Thor: Love and Thunder is as fun as any Marvel movie can be, at the cost of developing a genuine emotional connection.
The opportunities are there, however, director Taika Waititi instead chooses to go for laughs over emotional stakes at a pace best suited to those with extremely short attention spans. Ultimately, the film hits the mark for what it is, but it’s not enough to elevate it to greatness in the broader MCU discussion.
In Thor: Love and Thunder, Thor (Chris Hemsworth) finds himself in an existential crisis, desperate for love but feeling that all he can do with his life is fight battles, and that he does that well, albeit destructively. Enter his old flame Jane Foster (Natalie Portman), who by the miracle of the gods manages to gain the powers of a god not unlike Thor’s own, and the two of them, along with several familiar faces, join forces to fight the evil Gorr the God Butcher (Christian Bale).
Bale turns in an excellent performance as the profoundly empathetic Gorr, outshining his counterparts whenever he’s on the screen. His presence adds some class to the film, though his character doesn’t quite fit the film’s silly tone – and this is the silliest movie to date.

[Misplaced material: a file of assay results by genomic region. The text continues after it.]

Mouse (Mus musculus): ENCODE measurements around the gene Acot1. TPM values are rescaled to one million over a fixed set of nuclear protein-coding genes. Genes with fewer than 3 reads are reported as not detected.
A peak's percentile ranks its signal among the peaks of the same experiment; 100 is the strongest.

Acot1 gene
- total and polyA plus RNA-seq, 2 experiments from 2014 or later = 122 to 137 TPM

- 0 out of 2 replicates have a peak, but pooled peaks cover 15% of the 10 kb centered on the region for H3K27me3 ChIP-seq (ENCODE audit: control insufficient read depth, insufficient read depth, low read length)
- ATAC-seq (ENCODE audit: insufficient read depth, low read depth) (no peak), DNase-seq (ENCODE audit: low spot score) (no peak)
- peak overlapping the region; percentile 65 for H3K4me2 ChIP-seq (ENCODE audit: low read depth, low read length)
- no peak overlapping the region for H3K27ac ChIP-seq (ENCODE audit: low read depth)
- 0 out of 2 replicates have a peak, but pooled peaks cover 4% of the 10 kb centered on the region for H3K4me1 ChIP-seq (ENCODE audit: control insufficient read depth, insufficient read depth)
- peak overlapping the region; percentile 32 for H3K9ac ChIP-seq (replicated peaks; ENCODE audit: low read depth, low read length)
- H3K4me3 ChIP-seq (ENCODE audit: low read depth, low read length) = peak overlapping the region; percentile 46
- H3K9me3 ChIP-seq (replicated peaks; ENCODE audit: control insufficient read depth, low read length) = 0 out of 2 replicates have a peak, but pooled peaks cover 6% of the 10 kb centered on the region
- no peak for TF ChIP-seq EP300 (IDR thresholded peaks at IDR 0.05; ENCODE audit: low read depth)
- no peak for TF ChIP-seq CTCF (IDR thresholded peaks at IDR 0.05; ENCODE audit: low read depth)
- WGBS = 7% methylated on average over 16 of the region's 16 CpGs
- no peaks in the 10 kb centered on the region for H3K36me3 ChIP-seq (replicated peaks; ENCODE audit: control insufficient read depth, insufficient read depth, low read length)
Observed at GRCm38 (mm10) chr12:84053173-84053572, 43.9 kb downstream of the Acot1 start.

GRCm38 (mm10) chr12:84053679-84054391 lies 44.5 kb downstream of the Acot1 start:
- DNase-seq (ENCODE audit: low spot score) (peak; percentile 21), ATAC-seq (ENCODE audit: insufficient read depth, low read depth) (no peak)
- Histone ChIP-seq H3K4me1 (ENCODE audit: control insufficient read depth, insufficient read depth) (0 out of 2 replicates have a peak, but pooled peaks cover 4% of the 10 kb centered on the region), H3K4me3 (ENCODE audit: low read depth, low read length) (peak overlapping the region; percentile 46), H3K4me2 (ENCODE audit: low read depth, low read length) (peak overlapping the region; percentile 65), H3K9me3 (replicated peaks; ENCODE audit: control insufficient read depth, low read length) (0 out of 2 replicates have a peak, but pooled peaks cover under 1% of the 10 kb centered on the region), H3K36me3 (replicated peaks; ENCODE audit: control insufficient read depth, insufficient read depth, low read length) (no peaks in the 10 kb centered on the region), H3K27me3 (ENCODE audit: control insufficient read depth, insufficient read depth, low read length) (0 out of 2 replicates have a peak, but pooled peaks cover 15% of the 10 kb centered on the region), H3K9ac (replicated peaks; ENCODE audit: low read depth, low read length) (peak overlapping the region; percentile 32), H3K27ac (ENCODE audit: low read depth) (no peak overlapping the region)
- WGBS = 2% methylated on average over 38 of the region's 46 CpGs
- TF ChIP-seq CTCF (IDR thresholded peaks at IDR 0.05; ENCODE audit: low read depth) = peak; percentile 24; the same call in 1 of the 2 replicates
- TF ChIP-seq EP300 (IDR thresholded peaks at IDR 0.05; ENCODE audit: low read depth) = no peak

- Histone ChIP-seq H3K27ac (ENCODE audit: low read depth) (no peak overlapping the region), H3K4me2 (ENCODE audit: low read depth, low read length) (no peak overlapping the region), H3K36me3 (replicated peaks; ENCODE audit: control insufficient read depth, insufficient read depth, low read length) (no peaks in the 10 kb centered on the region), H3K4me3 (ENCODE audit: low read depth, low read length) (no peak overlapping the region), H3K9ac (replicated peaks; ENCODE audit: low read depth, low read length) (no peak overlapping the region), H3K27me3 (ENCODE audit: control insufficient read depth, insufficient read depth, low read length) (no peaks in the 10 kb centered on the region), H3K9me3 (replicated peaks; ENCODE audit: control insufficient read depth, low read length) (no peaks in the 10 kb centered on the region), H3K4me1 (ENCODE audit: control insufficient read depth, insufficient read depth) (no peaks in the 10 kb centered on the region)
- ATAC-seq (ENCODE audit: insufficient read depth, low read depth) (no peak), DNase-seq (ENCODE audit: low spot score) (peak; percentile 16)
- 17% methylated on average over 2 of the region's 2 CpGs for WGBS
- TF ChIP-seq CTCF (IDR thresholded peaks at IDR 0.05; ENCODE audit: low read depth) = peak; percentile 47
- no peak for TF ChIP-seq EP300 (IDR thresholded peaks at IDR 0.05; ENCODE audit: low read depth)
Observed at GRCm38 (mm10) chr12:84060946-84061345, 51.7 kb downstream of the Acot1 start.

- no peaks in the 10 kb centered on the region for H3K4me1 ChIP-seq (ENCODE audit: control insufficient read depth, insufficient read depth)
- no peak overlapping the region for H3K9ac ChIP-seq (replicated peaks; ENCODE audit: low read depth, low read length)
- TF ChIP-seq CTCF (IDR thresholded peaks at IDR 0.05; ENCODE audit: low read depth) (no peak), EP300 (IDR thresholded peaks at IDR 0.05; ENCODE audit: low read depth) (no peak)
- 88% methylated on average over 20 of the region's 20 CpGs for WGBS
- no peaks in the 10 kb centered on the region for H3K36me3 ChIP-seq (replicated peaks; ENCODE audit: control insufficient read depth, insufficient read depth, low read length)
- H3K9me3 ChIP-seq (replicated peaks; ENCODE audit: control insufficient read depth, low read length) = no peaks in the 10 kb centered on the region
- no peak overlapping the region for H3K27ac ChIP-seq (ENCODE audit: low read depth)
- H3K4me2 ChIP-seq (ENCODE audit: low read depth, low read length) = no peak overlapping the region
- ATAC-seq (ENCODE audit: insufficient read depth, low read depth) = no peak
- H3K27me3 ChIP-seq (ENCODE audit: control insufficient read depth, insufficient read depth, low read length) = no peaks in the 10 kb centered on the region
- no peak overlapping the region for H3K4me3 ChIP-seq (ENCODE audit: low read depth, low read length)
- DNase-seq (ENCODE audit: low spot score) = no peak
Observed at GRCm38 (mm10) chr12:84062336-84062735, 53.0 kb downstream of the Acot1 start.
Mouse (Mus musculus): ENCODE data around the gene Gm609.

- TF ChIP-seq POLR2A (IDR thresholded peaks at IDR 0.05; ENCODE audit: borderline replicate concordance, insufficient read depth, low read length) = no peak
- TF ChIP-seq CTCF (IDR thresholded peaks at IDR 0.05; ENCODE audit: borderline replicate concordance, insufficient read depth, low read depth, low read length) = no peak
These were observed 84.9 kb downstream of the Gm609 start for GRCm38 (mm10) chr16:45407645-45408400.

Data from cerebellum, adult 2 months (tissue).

Thor: Love and Thunder could have been made in the 80s as a stoner movie, and it would have suited perfectly. It’s flashy, colourful, and full of action, adventure, and hair metal music. It takes the most ludicrous aspects of Marvel movies and turns it up a notch while never letting its audience catch a breath.
Despite its flaws, Thor: Love and Thunder is a genuinely fun time, but anyone looking for a Marvel movie with a bit of depth need look elsewhere.
Christian Bale had initially turned down the possibility of appearing in any more comic book or superhero films after The Dark Knight Rises (2012), seeing the genre as uninteresting from an acting perspective, and especially finding the experience of donning the Batman costume to be a miserable one. He agreed to take part in this film however, after his kids begged him to take the role.